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E-M:/ NRDC's Annual Guide to Water Quality: Michigan Beach Closings Hold Steady in 2007




FOR IMMEDIATE RELEASE                                            CONTACT:

Tuesday, July 29th 2008                                      Christy McGillivray, Clean Water Action

                                                                          248.514.9789 (cell)




Michigan Beach Closings Hold Steady at 4% in 2007

Closings Hit Second Highest Level Nationwide; Great Lakes Region Shows Highest Level of Contamination


DETROIT, MICHIGAN (July 29th, 2008) – Beach closings and warnings due to bacterial contamination remained steady in Michigan, according to the Natural Resources Defense Council's annual report released today by Clean Water Action.


The report "Testing the Waters: A Guide to Water Quality at Vacation Beaches," tallied water quality samples exceeding Michigan's standards for bacterial contamination, and documented a 4% average in samples that violated public health standards—a number that has held steady between 2006 and 2007.


Nationally, seven percent of beachwater samples violated health standards, showing no improvement from 2006.  In the Great Lakes region as a whole, 15 percent of beachwater samples violated those standards – the highest level of contamination of any coastal region in the continental U.S. (The full report is available at www.nrdc.org.)


"Beachgoers shouldn't be swimming in animal and human waste," said Christy McGillivray, Campaigns Director for Clean Water Action.  "We acknowledge work being done in Michigan to reduce beachwater pollution and protect public health.  However, there is more that we should be doing to protect all beachgoers around the Great Lakes."


"We have data showing that the pollution that fouls our beaches comes from sewers, septic systems, agricultural sources, and stormwater runoff from roads and buildings. Poorly planned development on our coasts has paved over wetlands and other vegetation that filtered polluted stormwater and helped cut down on sewage overflows."


"These problems are preventable," she added. "for example, some storm drains dump near swimming areas. It would be a lot safer to swim if municipalities used soil and vegetation to capture and filter stormwater at its source, and prioritized upgrading their aging sewer systems."


For the first time this year, the report gives a five-star rating guide for a selection of the most popular beaches in the nation. The star rating criteria is based on indicators of beachwater quality, monitoring frequency, and use of health standards to protect beachgoers. Neither the top beaches, those receiving all five stars, nor the worst beaches, those receiving one star or none, were located in Michigan.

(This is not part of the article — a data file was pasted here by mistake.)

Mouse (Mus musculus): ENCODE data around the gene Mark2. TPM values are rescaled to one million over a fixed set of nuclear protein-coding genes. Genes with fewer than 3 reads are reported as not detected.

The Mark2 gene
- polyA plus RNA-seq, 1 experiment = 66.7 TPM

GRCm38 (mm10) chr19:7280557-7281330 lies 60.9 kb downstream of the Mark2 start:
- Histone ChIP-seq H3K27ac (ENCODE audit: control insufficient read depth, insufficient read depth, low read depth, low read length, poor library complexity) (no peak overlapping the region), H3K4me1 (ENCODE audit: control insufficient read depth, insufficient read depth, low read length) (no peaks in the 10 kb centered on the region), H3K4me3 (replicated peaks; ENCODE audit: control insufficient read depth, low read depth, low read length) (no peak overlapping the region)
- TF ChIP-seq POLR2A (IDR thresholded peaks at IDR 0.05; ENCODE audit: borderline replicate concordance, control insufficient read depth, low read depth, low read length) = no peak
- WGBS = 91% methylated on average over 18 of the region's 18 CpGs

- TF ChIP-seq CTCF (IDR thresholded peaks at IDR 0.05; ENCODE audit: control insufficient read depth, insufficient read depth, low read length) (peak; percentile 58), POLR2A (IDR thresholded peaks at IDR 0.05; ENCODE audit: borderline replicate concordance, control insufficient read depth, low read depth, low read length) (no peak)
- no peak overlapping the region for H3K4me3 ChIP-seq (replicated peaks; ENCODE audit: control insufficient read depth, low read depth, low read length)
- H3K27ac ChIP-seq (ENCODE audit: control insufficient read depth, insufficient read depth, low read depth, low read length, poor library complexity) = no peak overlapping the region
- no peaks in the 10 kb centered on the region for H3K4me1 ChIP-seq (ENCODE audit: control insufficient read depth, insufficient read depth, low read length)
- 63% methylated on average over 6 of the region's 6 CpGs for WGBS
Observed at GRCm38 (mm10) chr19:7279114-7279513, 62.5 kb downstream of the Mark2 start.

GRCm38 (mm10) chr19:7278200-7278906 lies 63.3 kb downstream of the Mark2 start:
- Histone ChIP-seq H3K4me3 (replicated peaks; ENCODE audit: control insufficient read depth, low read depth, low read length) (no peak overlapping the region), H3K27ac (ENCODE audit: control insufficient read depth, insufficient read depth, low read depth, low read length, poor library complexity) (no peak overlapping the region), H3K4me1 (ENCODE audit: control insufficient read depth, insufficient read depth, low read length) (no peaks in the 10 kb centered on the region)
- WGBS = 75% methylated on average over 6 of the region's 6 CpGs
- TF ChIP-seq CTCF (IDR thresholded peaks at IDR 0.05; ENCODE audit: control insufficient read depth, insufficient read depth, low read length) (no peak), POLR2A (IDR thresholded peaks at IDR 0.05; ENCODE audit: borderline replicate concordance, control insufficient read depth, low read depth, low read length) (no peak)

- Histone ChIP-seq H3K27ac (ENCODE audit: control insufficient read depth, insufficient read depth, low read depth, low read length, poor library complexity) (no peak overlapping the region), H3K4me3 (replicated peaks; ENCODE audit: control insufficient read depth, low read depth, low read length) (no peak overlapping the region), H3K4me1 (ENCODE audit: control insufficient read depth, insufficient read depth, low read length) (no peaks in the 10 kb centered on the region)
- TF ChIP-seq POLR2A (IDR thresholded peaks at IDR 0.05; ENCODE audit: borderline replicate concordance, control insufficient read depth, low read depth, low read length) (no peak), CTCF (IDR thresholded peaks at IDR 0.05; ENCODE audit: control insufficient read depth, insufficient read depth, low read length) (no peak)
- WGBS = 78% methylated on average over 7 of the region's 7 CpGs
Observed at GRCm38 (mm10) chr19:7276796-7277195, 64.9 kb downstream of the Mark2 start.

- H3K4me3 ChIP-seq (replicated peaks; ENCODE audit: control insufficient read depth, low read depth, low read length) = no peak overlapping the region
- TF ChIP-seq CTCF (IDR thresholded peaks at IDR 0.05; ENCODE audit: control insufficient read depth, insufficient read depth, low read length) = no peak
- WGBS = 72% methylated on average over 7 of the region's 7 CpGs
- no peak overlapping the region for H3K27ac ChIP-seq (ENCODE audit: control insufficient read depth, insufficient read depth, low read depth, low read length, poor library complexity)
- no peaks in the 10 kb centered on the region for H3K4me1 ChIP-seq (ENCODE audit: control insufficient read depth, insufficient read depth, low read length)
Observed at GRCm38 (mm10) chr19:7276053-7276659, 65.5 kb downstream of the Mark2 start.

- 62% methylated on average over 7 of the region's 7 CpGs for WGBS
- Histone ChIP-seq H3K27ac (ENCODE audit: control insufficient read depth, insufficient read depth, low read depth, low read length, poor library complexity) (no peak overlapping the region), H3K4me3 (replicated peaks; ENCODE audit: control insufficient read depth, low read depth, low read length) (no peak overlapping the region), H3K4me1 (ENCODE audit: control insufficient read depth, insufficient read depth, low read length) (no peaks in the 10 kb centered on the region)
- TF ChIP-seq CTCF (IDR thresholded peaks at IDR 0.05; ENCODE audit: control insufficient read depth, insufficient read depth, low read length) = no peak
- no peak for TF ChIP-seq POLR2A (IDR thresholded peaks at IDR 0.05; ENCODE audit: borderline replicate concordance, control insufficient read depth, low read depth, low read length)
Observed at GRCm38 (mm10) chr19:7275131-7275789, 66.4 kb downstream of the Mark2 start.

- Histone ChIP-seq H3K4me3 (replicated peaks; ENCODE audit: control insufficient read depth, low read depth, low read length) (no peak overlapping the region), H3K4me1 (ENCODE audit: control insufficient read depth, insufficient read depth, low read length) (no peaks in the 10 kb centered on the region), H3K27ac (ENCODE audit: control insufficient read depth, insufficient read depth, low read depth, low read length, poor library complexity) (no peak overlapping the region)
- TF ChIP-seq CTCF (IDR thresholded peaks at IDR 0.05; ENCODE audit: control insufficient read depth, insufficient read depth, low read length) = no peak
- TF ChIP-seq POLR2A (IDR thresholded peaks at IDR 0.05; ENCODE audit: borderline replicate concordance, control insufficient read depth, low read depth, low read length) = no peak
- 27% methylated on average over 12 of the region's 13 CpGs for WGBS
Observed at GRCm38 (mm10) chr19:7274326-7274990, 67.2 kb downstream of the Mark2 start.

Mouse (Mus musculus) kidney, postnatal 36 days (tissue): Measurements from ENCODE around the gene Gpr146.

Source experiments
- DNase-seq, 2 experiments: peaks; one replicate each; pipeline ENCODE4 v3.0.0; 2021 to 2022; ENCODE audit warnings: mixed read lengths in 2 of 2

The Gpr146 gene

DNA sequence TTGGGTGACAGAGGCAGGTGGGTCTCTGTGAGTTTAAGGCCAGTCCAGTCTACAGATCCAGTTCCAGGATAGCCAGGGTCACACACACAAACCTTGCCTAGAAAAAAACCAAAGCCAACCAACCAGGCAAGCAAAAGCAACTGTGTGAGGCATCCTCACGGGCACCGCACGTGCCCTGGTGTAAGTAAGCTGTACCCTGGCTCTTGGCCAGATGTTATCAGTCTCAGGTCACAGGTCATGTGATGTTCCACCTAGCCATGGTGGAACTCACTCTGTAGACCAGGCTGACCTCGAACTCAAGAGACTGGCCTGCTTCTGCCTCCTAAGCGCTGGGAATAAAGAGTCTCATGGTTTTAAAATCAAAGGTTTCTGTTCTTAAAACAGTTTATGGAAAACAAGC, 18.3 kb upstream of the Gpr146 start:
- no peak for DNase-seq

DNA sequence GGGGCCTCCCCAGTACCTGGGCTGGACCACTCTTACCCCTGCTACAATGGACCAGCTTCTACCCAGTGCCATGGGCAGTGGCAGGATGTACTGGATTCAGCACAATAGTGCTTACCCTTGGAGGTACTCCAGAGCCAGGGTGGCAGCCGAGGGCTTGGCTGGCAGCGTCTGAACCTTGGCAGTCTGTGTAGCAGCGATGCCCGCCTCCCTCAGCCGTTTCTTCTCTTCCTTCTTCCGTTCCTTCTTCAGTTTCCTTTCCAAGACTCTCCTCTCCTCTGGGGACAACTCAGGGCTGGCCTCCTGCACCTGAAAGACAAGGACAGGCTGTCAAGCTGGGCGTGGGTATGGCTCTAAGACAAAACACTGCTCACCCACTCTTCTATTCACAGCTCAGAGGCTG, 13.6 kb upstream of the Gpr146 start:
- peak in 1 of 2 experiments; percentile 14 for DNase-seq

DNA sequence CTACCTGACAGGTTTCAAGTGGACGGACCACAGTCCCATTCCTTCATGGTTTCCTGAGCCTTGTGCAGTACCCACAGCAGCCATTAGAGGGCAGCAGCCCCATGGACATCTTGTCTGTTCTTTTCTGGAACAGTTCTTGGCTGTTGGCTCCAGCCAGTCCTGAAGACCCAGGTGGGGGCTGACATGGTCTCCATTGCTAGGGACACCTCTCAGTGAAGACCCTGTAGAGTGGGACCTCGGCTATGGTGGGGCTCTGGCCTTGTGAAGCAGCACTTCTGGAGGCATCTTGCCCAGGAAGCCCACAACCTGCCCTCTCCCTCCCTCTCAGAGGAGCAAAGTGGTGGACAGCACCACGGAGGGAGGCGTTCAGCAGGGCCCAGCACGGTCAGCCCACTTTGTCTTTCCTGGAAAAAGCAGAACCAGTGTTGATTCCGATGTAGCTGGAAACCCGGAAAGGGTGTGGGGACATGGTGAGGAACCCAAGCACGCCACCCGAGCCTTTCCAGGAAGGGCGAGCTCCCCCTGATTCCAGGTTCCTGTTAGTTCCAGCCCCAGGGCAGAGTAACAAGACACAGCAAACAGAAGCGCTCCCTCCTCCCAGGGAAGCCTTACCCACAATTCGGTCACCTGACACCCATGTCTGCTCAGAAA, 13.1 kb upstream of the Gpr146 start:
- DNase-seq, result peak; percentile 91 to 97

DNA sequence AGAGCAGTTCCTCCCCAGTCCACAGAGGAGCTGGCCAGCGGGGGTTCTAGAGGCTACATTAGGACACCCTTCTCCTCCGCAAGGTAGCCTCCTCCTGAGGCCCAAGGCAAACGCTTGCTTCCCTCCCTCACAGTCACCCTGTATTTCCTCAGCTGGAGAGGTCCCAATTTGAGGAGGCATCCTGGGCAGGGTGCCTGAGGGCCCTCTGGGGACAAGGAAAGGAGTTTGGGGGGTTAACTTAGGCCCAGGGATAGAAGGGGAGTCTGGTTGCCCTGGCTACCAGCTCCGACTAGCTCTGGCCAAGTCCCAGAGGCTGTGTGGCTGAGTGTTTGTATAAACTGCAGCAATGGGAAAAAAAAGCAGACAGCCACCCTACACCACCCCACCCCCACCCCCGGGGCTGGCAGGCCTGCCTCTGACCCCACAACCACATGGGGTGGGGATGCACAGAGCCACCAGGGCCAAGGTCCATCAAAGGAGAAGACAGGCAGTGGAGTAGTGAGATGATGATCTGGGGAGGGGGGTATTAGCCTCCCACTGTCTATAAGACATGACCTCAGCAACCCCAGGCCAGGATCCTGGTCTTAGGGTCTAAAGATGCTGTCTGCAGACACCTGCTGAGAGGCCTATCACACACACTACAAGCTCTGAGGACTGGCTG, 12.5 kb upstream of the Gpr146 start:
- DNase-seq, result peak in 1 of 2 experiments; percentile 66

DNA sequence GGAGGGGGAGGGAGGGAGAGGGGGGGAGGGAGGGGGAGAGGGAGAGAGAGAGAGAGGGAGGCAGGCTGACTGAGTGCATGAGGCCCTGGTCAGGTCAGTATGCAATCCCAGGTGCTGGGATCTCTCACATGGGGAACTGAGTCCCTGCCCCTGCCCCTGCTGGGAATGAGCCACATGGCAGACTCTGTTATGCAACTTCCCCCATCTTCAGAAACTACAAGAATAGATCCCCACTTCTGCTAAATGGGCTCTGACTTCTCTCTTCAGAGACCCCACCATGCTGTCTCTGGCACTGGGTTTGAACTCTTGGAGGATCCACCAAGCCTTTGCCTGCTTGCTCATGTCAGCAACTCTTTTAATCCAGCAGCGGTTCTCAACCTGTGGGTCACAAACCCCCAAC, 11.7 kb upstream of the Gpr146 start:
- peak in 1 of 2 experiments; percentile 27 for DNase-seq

Local elected officials applaud the work that the NRDC does to protect public health. "Here in Macomb County, we are working to improve water quality monitoring, and we echo the NRDC's call to substantially increase federal funding to clean up sewage and stormwater pollution" said Sarah Roberts, Macomb County Commissioner and member of the Macomb County Water Quality Board.


Aging and poorly-designed sewage and storm water systems hold much of the blame for beachwater pollution. The report's authors also say that sprawl development in coastal areas is devouring wetlands and other natural buffers such as dunes and beach grass that otherwise would help filter out dangerous pollution before it reaches the beach.


Not only are the beaches polluted, the way they are tested is also failing the American public, according to NRDC public health and water experts. Beach water quality standards are more than 20 years old and rely on outdated science and monitoring methods that leave beachgoers vulnerable to a range of waterborne illnesses including gastroenteritis, dysentery, hepatitis, respiratory ailments and other serious health problems. For senior citizens, small children, and people with weak immune systems, the results can be fatal.


"What this report means for families heading to the beach is they need to be careful and do a little homework," said Stoner. "Call your local public health authority and ask them if the beachwater is safe for swimming. If there is any doubt, or if the water smells bad or looks dirty, stay out of it."


Beach Protection Act bills now pending in Congress would provide money for beachwater sampling and require use of faster testing methods so people get timely information about whether it is safe to swim. As of July 28, 2008 the Beach Protection Act had not received the 60 necessary Senate votes that would move it forward.


NRDC is also offering beachgoers an opportunity to discuss their personal favorite beaches. To post a comment, visit NRDC's Your Oceans website –www.youroceans.org, where you also will find fun summer tips for having a safe and healthy time at the beach this summer season.



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Clean Water Action—a grassroots citizens' organization with over 235,000 Michigan members working locally, statewide, and nationally to protect our environment, health, economic well-being and community quality of life. www.cleanwateraction.org/mi


The Natural Resources Defense Council is a national, nonprofit organization of scientists, lawyers and environmental specialists dedicated to protecting public health and the environment. Founded in 1970, NRDC has 1.2 million members and online activists, served from offices in New York, Washington, Chicago, Los Angeles, San Francisco and Beijing.





Christy McGillivray
Michigan Campaigns Director
Clean Water Action
205 1/2 Main Street
Ann Arbor, MI 48104
734.222.6347 office
734.222.6473 fax
248.514.9789 cell